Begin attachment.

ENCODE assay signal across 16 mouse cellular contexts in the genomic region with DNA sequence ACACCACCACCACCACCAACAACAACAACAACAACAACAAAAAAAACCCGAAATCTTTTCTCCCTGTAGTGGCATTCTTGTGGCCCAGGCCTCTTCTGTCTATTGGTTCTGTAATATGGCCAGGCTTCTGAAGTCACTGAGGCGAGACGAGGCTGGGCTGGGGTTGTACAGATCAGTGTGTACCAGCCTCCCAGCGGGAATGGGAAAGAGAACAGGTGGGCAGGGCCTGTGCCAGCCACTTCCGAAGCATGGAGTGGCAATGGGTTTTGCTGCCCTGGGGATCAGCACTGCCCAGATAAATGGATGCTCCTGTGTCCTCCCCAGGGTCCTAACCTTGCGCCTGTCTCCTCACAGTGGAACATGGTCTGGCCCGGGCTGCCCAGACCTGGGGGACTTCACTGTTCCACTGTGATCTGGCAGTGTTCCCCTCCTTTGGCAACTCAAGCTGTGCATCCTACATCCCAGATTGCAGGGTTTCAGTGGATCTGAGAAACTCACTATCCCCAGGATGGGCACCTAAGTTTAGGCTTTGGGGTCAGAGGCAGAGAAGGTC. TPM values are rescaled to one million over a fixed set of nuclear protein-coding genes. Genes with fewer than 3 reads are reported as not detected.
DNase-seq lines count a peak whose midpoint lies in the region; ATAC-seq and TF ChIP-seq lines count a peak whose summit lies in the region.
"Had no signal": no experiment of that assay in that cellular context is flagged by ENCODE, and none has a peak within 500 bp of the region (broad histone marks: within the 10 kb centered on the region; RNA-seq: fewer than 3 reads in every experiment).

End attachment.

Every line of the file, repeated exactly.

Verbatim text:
ENCODE assay signal across 16 mouse cellular contexts in the genomic region with DNA sequence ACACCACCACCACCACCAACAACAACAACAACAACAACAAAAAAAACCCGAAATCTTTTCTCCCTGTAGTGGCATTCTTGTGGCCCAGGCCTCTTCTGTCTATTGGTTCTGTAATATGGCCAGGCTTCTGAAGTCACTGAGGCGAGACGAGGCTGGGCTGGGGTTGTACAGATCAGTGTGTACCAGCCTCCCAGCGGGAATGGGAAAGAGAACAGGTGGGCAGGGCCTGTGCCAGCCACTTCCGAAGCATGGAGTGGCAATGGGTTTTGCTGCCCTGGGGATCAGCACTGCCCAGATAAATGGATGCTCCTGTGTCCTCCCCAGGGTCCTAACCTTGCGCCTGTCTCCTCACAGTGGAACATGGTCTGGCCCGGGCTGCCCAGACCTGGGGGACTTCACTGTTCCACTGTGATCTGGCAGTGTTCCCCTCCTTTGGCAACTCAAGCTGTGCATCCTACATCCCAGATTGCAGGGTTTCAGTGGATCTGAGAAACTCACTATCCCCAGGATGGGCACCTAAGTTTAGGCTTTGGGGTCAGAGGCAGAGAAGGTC. TPM values are rescaled to one million over a fixed set of nuclear protein-coding genes. Genes with fewer than 3 reads are reported as not detected.
DNase-seq lines count a peak whose midpoint lies in the region; ATAC-seq and TF ChIP-seq lines count a peak whose summit lies in the region.
"Had no signal": no experiment of that assay in that cellular context is flagged by ENCODE, and none has a peak within 500 bp of the region (broad histone marks: within the 10 kb centered on the region; RNA-seq: fewer than 3 reads in every experiment).